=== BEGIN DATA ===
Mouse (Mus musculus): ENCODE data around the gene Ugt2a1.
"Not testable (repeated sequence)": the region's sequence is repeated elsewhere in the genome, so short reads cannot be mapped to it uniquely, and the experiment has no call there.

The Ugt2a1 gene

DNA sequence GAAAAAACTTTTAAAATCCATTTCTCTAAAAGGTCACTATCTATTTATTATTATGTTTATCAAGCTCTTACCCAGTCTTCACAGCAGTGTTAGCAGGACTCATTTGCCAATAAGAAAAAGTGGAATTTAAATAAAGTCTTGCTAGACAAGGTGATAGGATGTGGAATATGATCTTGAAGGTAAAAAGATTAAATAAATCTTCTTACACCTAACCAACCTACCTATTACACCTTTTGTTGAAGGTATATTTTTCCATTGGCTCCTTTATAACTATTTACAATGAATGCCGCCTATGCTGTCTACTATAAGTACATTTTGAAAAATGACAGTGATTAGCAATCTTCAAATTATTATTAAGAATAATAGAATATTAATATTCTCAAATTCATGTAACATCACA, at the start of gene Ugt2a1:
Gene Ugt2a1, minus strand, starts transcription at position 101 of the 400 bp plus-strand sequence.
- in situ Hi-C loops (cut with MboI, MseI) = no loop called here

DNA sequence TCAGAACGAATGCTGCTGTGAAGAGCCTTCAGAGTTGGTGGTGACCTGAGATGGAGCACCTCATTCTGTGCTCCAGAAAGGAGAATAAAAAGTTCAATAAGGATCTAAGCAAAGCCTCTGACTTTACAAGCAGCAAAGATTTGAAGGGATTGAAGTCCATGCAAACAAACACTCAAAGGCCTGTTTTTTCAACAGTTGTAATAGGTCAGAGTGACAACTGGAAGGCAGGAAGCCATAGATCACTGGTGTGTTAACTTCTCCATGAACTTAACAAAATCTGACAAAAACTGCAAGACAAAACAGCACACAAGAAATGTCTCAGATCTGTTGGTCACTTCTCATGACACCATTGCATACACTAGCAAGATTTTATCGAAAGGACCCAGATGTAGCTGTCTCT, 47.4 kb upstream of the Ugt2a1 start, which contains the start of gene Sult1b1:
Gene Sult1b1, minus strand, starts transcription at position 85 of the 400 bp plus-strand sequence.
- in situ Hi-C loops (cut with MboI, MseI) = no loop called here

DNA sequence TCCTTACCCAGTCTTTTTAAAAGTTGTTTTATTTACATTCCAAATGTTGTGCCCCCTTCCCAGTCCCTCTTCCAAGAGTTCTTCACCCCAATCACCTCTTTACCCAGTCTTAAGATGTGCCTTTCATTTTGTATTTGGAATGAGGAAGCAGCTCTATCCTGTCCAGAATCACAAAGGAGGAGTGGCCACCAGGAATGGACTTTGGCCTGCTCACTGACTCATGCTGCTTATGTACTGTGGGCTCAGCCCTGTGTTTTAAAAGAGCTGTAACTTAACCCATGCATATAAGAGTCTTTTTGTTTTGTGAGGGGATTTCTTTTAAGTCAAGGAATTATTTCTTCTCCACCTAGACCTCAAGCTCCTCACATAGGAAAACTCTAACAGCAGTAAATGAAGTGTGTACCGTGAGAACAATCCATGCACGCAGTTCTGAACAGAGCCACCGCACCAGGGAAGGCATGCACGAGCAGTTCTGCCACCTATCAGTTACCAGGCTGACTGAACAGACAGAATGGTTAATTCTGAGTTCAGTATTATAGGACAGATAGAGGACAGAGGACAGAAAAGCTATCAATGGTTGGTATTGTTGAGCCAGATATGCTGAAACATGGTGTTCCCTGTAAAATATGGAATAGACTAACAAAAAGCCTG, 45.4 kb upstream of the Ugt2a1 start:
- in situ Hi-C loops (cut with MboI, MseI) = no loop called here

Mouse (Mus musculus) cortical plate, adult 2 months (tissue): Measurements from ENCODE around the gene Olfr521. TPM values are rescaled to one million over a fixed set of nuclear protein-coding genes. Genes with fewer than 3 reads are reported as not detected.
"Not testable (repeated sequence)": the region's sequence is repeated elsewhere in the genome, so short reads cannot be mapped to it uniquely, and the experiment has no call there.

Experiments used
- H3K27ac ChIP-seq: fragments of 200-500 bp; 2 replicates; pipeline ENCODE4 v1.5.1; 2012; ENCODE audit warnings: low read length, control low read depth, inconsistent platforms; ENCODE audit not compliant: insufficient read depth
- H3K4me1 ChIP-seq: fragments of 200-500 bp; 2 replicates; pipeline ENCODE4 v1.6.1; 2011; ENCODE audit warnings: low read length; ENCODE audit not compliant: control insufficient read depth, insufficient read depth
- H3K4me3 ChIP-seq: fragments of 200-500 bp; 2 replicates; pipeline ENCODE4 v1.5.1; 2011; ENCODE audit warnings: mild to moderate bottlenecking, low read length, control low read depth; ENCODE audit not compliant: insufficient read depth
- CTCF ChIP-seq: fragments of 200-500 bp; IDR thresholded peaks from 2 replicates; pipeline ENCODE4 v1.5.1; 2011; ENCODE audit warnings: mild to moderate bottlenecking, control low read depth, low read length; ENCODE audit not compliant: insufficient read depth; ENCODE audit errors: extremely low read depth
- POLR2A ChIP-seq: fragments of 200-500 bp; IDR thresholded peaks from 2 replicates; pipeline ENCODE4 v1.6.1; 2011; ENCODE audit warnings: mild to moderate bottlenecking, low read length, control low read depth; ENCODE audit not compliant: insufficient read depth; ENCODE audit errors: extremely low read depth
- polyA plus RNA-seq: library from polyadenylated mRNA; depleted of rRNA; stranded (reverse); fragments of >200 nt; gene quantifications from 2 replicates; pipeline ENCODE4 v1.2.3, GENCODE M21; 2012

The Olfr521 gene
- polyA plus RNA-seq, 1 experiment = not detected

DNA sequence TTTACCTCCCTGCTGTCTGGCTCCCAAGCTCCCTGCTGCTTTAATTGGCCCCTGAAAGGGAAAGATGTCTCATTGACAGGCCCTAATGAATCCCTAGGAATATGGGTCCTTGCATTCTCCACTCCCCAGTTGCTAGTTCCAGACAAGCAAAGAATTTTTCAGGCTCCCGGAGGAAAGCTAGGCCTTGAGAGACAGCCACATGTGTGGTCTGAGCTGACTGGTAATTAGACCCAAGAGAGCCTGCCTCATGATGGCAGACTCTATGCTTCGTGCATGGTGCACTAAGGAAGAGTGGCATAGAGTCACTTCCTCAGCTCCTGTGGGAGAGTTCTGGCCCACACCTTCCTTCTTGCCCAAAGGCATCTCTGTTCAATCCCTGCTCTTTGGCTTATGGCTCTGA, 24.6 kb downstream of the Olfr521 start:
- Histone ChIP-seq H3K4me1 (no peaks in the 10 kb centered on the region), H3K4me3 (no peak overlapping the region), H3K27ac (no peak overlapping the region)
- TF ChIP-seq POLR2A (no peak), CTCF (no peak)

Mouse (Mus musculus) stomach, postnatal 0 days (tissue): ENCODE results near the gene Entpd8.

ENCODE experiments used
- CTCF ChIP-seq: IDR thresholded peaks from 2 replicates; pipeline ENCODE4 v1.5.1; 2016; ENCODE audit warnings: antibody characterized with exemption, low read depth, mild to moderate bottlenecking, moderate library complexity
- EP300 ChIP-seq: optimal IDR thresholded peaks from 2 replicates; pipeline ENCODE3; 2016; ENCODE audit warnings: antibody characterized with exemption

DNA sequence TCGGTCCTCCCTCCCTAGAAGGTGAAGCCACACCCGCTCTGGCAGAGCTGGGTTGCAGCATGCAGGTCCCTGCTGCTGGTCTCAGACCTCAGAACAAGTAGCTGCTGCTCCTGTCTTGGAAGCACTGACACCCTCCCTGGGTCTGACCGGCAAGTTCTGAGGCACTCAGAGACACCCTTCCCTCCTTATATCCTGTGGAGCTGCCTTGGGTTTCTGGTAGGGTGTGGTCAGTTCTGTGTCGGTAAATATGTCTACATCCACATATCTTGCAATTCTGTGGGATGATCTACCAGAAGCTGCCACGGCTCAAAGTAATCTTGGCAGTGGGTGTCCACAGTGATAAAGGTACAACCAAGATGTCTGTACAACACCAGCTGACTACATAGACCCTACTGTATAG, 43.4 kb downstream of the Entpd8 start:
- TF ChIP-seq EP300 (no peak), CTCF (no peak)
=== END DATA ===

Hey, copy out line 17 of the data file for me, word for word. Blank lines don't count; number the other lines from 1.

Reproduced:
- H3K4me3 ChIP-seq: fragments of 200-500 bp; 2 replicates; pipeline ENCODE4 v1.5.1; 2011; ENCODE audit warnings: mild to moderate bottlenecking, low read length, control low read depth; ENCODE audit not compliant: insufficient read depth